sdm wrote:1. AOROM switches banks size 32KB - so every bank must be a copy of the RESET code and at the end of each bank Vectors code. Right?
Yes, Reset, NMI and IRQ handlers must be present in every bank, even if they're stubs that simply select the bank where the actual handlers are and jumps to them (if you do switch banks in the NMI or IRQ handlers, you should save the current bank's number on the stack so you can restore it before returning).
Generally, I would like to know how to best prepare this mapper so that I have no problem with 'Label multiply defined' errors (after all, a lot of code will be the same in every bank).
One good way to deal with repeated code is to write it in a separate file and INCLUDE it in the main file as many times as necessary, so that any changes to this code are done in a single place, and automatically reflected in all instances where it's used.
As for repeating labels, I've had to deal with this problem in other assemblers: in ASM6 I did Label = *
instead of Label:
as the former can be done multiple times without errors. In ca65 I use scopes and "copy" the necessary labels to the global scope if they aren't already defined. I'm not sure how to do it in NESASM because I never worked with it, but my first try would be to wrap any repeat label in a block like this:
2. In AOROM, you can control Nametable mirroring directly in code, but I have not found anywhere exactly how (bit 4 controls it, but how do you do it correctly?)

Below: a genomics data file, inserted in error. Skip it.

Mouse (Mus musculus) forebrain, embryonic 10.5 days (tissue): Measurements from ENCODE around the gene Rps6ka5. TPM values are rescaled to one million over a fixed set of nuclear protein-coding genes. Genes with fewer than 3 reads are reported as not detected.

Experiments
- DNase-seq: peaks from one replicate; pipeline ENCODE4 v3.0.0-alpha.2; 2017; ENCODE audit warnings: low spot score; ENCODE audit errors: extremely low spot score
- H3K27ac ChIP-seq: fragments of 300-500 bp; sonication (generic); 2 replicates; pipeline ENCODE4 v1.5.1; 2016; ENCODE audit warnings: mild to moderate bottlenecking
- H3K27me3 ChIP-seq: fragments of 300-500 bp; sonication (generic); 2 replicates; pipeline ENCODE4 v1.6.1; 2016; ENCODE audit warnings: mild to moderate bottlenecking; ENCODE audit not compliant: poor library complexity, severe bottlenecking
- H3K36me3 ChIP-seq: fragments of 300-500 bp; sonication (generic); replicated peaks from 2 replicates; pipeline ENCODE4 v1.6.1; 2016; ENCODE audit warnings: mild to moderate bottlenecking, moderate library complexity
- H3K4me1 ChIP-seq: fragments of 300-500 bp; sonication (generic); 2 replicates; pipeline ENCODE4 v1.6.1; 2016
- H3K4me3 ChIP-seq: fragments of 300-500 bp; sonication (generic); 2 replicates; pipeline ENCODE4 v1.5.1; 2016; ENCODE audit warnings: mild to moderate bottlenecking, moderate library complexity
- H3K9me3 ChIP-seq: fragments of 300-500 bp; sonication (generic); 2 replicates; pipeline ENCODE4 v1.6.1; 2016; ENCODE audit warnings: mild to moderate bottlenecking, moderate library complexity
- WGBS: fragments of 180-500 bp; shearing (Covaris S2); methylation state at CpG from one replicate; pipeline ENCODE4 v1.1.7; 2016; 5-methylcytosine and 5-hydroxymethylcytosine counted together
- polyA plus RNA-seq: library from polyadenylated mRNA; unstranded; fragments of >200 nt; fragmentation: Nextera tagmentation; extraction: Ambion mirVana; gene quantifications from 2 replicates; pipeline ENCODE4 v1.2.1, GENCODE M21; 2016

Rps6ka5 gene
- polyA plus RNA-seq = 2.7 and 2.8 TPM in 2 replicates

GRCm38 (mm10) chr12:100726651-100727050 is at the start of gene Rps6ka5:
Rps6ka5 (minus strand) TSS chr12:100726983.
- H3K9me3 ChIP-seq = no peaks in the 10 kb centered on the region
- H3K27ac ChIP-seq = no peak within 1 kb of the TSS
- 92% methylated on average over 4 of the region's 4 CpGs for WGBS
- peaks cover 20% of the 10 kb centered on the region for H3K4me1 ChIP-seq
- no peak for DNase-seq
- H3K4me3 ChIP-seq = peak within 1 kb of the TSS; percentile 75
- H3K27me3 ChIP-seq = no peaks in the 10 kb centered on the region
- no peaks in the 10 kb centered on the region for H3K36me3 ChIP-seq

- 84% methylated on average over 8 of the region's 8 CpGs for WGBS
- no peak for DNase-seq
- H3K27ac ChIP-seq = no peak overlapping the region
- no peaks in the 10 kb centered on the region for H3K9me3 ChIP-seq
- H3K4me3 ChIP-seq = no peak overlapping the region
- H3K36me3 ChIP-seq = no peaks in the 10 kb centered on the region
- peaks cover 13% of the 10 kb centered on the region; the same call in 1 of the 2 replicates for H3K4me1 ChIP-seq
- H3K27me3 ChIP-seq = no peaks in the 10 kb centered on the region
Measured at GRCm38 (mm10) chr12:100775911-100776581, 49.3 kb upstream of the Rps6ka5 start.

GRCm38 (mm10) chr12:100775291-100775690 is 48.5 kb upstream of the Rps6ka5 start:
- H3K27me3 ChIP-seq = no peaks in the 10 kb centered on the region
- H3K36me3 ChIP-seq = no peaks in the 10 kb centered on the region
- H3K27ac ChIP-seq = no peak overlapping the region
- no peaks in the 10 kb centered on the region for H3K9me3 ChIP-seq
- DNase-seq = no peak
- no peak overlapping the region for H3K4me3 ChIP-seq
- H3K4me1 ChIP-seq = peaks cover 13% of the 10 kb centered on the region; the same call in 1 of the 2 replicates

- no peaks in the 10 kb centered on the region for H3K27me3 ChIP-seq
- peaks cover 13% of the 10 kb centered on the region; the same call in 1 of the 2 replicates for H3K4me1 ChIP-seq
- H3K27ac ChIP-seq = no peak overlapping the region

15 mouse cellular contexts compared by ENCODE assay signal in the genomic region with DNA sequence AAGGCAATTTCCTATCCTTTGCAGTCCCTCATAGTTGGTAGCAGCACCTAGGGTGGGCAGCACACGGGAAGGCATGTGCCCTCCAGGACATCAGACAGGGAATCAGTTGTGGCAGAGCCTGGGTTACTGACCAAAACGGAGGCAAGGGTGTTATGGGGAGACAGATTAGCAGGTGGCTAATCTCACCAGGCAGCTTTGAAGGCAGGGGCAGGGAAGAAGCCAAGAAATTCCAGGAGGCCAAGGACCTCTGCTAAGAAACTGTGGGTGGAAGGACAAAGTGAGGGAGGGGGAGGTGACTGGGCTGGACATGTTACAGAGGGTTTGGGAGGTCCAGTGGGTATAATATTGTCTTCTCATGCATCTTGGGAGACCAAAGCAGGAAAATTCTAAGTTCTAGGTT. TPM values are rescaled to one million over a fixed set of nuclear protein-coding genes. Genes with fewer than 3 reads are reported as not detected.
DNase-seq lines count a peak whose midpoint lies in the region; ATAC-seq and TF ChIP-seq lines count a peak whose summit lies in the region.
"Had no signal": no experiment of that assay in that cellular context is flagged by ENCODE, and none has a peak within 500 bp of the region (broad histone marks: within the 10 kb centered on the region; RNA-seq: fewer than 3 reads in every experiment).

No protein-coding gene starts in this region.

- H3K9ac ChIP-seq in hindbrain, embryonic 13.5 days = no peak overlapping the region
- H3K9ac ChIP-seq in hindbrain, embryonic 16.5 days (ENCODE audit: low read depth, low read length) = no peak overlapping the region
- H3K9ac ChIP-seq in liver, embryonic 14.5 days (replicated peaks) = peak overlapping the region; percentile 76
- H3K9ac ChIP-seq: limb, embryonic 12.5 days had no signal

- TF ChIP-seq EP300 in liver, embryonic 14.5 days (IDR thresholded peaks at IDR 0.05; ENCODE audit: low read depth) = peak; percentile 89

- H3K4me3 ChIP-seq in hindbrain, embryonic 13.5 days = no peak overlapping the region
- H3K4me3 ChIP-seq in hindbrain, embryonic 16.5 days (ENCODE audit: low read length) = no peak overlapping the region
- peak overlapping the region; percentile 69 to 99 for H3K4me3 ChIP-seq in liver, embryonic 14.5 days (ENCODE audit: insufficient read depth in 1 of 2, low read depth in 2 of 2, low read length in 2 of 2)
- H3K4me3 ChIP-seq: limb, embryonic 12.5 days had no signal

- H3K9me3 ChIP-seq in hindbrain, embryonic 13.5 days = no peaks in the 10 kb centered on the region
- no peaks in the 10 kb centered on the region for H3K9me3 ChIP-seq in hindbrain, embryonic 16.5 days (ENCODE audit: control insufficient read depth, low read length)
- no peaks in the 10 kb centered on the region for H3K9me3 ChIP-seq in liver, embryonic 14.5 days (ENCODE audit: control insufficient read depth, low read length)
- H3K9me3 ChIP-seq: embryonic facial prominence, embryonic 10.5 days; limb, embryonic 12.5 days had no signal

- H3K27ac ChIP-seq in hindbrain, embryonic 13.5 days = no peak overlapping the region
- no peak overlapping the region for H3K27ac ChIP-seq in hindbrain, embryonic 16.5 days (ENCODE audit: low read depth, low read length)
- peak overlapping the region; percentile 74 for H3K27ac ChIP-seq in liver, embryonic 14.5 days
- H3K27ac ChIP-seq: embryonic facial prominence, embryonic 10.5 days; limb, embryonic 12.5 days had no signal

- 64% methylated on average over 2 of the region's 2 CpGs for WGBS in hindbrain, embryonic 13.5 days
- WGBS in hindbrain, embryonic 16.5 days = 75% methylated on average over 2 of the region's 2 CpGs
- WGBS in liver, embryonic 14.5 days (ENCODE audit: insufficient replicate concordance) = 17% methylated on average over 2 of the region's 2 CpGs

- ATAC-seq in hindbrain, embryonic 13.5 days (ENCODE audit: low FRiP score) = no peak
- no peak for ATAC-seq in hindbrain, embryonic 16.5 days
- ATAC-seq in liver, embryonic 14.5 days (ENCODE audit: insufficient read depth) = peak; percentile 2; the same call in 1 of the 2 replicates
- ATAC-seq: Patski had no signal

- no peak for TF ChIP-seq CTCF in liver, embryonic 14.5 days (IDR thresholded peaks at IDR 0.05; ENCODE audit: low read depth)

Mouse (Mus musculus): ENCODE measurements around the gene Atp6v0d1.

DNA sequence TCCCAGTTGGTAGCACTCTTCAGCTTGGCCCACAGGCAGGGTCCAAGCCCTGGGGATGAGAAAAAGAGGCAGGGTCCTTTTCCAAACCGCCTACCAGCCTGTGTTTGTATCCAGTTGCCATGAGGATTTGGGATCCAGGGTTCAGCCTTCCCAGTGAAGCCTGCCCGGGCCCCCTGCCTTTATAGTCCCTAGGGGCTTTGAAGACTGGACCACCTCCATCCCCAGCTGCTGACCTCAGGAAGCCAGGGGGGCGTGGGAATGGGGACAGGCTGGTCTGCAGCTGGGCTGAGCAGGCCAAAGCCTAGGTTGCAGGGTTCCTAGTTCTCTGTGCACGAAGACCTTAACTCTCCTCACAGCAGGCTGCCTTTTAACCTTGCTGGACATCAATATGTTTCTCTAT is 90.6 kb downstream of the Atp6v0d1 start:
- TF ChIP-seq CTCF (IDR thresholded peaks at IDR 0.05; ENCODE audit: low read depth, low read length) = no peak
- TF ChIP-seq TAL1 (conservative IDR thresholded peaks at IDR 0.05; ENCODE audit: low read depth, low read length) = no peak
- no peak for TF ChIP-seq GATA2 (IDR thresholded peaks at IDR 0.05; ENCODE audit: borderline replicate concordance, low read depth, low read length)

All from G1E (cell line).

AxROM boards use single-screen mirroring, meaning that at any given time, only 1 name table is visible, mirrored in the 4 NT slots the PPU has. The value you write to bit 4 selects which name table this is.
3. What are the advantages of AOROM versus UxROM? Seems to be more onerous because of the size of the bank switched, but some advantages in that it must be (mirroring control probably is an advantage).
I don't like 1-screen mirroring because you can't do 100% clean horizontal scroll with it unless you do something extreme like hiding the rightmost 8 pixels of the screen using an obscene amount of sprites, so for me the advantage is precisely the 32KB bank size.
Different projects have different requirements, so in some cases you may need access to larger chunks of switchable data, but in other cases, having a fixed 16KB bank might make things easier if 16KB a good part of it is usable through the entire game (e.g. the core engine fits in 16KB). There's no obviously "superior" mapper in this case.
4. I have a Mashou cartridge (BNROM) - Will converting it to AOROM will be limited to changing the CIRAM A10 (nametable mirroring) connection. On the wiki I read "BNROM is the same as AMROM except it uses a fixed horizontal or vertical mirroring".
I personally like (oversize) BNROM better, because I find vertical or horizontal mirroring more useful than single-screen, even if it's fixed. Not having to use 1 of the bits for mirroring means you get twice the banks (16 x 32KB = 512KB) too.
5. By converting the BNROM to 512KB (as in the link below) and changing the CIRAM A10 (nametable mirroring) connection it will be exactly AOROM-512.? (Compatible with commercial AOROM (256KB)
To implement the selectable mirroring you'd have to steal one of the banking bits, so no, you can't make an AOROM-512 using a 4-bit register ('161 chip). You'd either need a second '161 or replace it with a larger register, which means different instructions.